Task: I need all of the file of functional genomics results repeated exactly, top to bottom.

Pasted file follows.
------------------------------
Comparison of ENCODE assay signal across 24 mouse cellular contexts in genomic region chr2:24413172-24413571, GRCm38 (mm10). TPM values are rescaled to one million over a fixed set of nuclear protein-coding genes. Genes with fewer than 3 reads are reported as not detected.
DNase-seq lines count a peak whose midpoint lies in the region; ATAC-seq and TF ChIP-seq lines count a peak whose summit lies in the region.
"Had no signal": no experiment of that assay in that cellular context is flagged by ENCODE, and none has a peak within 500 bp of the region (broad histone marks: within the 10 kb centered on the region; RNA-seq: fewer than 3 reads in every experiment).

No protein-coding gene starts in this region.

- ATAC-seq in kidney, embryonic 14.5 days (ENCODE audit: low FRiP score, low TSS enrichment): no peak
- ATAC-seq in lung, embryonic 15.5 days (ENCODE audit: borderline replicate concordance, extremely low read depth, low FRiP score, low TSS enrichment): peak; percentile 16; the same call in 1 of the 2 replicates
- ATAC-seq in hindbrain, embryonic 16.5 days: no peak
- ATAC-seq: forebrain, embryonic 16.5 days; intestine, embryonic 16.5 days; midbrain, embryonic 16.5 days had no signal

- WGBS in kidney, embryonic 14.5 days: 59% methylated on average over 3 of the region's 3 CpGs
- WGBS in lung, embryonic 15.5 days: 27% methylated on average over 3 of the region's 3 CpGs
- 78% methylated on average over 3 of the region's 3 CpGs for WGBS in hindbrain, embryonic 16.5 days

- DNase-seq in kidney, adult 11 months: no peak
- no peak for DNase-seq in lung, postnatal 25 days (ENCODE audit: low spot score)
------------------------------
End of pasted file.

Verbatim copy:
Comparison of ENCODE assay signal across 24 mouse cellular contexts in genomic region chr2:24413172-24413571, GRCm38 (mm10). TPM values are rescaled to one million over a fixed set of nuclear protein-coding genes. Genes with fewer than 3 reads are reported as not detected.
DNase-seq lines count a peak whose midpoint lies in the region; ATAC-seq and TF ChIP-seq lines count a peak whose summit lies in the region.
"Had no signal": no experiment of that assay in that cellular context is flagged by ENCODE, and none has a peak within 500 bp of the region (broad histone marks: within the 10 kb centered on the region; RNA-seq: fewer than 3 reads in every experiment).

No protein-coding gene starts in this region.

- ATAC-seq in kidney, embryonic 14.5 days (ENCODE audit: low FRiP score, low TSS enrichment): no peak
- ATAC-seq in lung, embryonic 15.5 days (ENCODE audit: borderline replicate concordance, extremely low read depth, low FRiP score, low TSS enrichment): peak; percentile 16; the same call in 1 of the 2 replicates
- ATAC-seq in hindbrain, embryonic 16.5 days: no peak
- ATAC-seq: forebrain, embryonic 16.5 days; intestine, embryonic 16.5 days; midbrain, embryonic 16.5 days had no signal

- WGBS in kidney, embryonic 14.5 days: 59% methylated on average over 3 of the region's 3 CpGs
- WGBS in lung, embryonic 15.5 days: 27% methylated on average over 3 of the region's 3 CpGs
- 78% methylated on average over 3 of the region's 3 CpGs for WGBS in hindbrain, embryonic 16.5 days

- DNase-seq in kidney, adult 11 months: no peak
- no peak for DNase-seq in lung, postnatal 25 days (ENCODE audit: low spot score)